We don’t hear much about Lot’s later life, but as he replayed in his mind the fire and brimstone falling on Sodom and Gomorrah, he must have realized God’s grace. He must have realized that he did not deserve to be rescued. He deserved much worse than being destroyed with Sodom and Gomorrah. He deserved the eternal fire and brimstone of Hell. God had not only rescued him from physical destruction, but through his promise of a Savior given to Abraham, a promise which Abraham must have shared with him, he realized the grace of forgiveness for his selfish, foolish choice, and for all his sins.

Like Lot, we all too often fall for the lure of the world. We tend to think that we can pitch our tent near temptation and not suffer any consequences. It might be a group of friends or neighbors we enjoy being with, but whose attitudes and actions we know are contrary to God’s will and word. It might be choosing to live in a place where we can make a lot more money, but where there is little or no opportunity to have our faith fed through a church that is faithful to the Lord and his word. It might be thinking that the kind of music we listen to, or the kinds of movies or TV shows we watch, or the kinds of games we play, won’t affect our relationship with God or others because “our faith is strong and we know better.” Jesus says, remember Lot’s wife. Apparently, her heart longed more for the physical things she was losing than for eternity with the Lord.

When like Abraham and Lot, we tell lies because of our lack of trust in the Lord, or we make selfish choices and we pitch our tent next to evil, there will be consequences. They may not be as drastic as those Lot experienced, but there will be consequences. When you experience those consequences, let them remind you of your sinfulness. Let them move you to repentance which includes turning away from that sin. Be reminded of God’s grace, for in the life, death and resrurrection of Jesus you see that God has not given you what your sins deserve. Each of us deserves the fire and brimstone of Hell for even just one sin. Then, as you recognize God’s abundant grace to you in Jesus, be moved like Abraham to be gracious to others because you know that you are in God’s gracious hands for this life, and for eternity.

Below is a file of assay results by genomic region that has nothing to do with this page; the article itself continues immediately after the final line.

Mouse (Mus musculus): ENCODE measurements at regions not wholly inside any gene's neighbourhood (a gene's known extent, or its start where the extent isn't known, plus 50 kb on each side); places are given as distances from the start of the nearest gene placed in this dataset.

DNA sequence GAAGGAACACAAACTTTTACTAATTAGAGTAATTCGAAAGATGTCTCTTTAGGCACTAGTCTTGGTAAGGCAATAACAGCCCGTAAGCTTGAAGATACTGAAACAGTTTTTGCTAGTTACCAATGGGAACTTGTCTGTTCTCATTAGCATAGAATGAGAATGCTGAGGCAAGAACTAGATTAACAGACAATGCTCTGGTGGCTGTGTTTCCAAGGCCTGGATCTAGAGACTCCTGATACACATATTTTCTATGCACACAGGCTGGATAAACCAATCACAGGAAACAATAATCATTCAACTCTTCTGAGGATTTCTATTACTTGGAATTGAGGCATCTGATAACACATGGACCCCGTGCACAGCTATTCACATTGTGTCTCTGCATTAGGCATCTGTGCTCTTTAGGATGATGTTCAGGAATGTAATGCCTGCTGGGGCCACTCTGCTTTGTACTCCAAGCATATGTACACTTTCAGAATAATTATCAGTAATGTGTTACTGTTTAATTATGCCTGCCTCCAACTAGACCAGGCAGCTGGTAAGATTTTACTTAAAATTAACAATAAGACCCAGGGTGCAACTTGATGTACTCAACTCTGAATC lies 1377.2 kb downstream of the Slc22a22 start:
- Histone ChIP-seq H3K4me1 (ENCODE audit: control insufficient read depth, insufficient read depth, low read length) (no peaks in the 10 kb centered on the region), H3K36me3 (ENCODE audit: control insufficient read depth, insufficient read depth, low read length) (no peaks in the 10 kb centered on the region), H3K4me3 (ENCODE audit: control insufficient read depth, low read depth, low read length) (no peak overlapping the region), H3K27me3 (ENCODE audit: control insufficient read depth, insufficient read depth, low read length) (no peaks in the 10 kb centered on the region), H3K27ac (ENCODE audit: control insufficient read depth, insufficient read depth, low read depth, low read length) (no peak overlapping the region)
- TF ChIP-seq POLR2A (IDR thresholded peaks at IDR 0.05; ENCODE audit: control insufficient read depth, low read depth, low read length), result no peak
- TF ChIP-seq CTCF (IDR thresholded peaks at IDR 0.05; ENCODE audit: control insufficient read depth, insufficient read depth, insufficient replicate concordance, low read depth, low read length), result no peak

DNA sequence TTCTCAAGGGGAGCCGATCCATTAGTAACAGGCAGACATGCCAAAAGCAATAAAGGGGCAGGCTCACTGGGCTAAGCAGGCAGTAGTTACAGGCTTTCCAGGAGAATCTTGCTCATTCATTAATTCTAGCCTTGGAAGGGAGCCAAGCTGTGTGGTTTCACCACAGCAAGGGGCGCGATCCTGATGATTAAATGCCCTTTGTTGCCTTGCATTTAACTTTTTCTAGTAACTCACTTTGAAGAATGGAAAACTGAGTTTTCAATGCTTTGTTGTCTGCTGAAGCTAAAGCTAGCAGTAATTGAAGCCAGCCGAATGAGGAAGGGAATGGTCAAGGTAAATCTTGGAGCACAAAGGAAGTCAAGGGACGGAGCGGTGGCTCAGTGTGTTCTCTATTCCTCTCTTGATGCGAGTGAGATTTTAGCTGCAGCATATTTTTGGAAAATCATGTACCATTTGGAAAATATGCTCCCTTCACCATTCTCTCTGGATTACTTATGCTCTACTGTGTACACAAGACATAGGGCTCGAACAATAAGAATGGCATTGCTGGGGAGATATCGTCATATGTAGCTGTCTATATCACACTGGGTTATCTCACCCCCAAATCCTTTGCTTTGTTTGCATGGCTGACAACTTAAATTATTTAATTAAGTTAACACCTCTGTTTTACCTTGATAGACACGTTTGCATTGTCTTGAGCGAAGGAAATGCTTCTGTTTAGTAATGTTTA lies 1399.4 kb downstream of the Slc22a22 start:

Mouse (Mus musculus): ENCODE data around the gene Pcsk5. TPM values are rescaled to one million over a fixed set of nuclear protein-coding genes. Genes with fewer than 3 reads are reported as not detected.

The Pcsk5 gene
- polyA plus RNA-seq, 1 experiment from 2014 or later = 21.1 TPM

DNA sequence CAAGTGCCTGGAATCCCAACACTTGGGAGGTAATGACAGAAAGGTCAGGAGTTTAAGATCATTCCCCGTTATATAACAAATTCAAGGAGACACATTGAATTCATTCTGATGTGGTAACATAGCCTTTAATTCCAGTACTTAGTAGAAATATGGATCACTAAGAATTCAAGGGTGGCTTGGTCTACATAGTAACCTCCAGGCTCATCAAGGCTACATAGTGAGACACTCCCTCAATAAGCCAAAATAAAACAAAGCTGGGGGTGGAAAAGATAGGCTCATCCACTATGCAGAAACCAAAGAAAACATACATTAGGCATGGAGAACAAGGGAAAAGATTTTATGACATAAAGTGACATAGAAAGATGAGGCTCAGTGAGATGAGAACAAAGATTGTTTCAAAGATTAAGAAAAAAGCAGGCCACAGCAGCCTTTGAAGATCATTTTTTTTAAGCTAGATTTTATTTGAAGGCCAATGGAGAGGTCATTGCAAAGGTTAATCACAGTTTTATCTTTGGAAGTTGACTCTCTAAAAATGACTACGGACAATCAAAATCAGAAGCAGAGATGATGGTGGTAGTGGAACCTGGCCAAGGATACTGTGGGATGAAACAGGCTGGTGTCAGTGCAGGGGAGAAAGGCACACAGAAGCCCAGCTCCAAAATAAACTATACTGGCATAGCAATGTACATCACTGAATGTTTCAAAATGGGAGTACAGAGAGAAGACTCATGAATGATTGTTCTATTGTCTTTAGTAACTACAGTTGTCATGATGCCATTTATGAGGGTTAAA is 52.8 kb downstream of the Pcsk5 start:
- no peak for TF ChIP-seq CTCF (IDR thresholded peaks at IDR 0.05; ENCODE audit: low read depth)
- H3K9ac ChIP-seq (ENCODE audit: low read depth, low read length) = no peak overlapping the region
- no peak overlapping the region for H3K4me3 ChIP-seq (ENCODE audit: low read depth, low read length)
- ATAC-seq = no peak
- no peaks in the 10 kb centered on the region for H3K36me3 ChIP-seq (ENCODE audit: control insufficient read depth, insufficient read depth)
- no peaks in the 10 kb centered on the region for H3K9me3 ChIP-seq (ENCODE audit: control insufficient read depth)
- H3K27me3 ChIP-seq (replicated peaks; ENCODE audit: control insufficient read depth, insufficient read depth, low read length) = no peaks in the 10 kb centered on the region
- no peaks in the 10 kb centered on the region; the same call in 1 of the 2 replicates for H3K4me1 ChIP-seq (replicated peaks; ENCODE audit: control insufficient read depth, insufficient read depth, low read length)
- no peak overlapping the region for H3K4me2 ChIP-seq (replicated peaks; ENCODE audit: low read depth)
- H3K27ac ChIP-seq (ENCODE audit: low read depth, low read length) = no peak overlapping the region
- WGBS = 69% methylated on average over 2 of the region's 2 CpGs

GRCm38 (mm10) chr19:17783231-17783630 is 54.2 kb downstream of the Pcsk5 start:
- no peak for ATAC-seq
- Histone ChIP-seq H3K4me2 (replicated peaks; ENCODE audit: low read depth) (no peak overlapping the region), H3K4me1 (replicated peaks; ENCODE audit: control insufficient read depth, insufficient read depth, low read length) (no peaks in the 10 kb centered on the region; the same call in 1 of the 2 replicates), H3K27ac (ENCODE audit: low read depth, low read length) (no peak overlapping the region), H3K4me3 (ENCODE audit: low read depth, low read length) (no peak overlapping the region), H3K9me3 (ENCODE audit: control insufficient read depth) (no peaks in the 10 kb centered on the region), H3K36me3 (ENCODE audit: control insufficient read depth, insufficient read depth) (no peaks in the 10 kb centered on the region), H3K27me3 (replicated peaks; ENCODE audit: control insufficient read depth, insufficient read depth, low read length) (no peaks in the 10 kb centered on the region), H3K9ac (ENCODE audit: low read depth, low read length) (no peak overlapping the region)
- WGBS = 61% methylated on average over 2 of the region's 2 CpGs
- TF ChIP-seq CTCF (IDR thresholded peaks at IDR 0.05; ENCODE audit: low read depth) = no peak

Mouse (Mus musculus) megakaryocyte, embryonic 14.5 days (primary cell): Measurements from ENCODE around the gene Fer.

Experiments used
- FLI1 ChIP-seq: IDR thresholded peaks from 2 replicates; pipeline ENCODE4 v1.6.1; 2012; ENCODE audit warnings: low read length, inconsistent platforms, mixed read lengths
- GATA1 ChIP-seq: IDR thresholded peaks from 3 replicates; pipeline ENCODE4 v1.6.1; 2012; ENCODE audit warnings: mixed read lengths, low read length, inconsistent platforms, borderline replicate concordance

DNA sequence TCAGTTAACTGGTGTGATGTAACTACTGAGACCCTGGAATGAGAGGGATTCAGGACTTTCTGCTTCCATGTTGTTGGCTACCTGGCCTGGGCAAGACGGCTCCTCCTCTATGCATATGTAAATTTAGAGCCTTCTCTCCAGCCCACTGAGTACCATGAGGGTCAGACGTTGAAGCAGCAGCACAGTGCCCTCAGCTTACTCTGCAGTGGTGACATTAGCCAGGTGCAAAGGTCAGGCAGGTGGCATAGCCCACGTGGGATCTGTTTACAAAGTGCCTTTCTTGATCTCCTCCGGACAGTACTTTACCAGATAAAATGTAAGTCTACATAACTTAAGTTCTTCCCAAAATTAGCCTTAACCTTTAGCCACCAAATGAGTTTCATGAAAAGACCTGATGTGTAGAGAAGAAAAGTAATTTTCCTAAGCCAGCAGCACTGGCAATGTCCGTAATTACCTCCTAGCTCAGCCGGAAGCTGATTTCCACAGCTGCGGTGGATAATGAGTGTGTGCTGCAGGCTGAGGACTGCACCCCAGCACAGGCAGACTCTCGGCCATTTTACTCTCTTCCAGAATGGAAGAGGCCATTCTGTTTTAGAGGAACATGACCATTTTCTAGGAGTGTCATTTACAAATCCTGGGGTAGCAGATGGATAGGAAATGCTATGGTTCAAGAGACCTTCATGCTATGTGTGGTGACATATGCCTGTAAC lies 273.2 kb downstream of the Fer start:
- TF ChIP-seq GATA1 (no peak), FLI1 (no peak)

July 14, 2019 Sermon

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Jul 162019

Luke 6:36-41

Please turn to our Gospel lesson for today, Luke 6:36-41 where Jesus encourages us to be merciful toward one another, as merciful as God is toward us.

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Is God serious about his commandments? Yes, he is. They are commandments, not suggestions. James reminds us that if we were to keep the commandments perfectly, and then just once in our lives speak even one curse, or even one unkind word in anger, we would be guilty of breaking his commandments. You are either perfect or a sinner. There is no such thing in God’s book as 99.9% pure. 99.9% pure is still impure in his eyes. God is serious about his commandments; about everything he commands us to do and everything he commands us to avoid.

The Pharisees of Jesus’ day understood that God was serious about every one of his commands. So, they thought, “It is our job to point out to others when they have broken any of God’s commands.” When the disciples were walking through the fields on a Sabbath and picking grain, they pointed out that the disciples were breaking the Sabbath. Or when Jesus called Matthew to be his disciple and then went to the party Matthew gave to which he invited some of his former fellow tax collectors, they pointed out that these people Jesus was eating with were liars and cheats. They felt that they were doing their God-given job by pointing out sin when they saw it and making sure people understood that God is serious about his Commandments.

But on both those occasions Jesus reprimanded them with words from Hosea. He told them that they were wrong in what they were doing because they had not learned the meaning of the words, I desire mercy, not sacrifice. God’s is serious about every single one of his Commandments being kept. He wants people to bring the sacrifices he has commanded and keep every Commandment. But, because no one can keep every Commandment perfectly, mercy is even more important than sacrifice.

Jesus begins this section with the words, be merciful, just as your Father is merciful. What does that mean? How is our Father, our heavenly father, merciful? Jesus says in the previous verse that the Father is kind to the ungrateful and the wicked. He is kind, not only to those who don’t deserve his kindness. He is kind to those who deserve just the opposite, to those who deserve his judgment, who deserve to be cast into the eternal fires of hell because they have disobeyed even just one of his commands.

The point is that he is kind, he is merciful, to you and to me. What Jesus wants us to see is that there isn’t one of us who have kept all his commands perfectly. He wants us to see that each and every one of us are ungrateful and wicked in God’s eyes. And yet, he is kind to us. We grumble about the food we have to eat, but he still gives us food to eat. We number ourselves among those who are considered wicked when we curse, or tell lies, or disobey those in authority, or gossip, or lust, or covet. And yet God doesn’t treat us as our sins deserve. He is merciful and he proved it in the most amazing way possible. While we were still sinners, while we were ungrateful and wicked, Christ died for us. He didn’t say, “first clean up your act and be perfect from now on and then I will think about saving you from your previous sins.” No. While we were sinners; while we were his enemies; even though we still are not keeping his Commandments perfectly; Jesus came to earth to live perfectly in our place, to take on himself the punishment we deserve, and to rise in victory from the dead. That’s the kind of mercy God has shown us.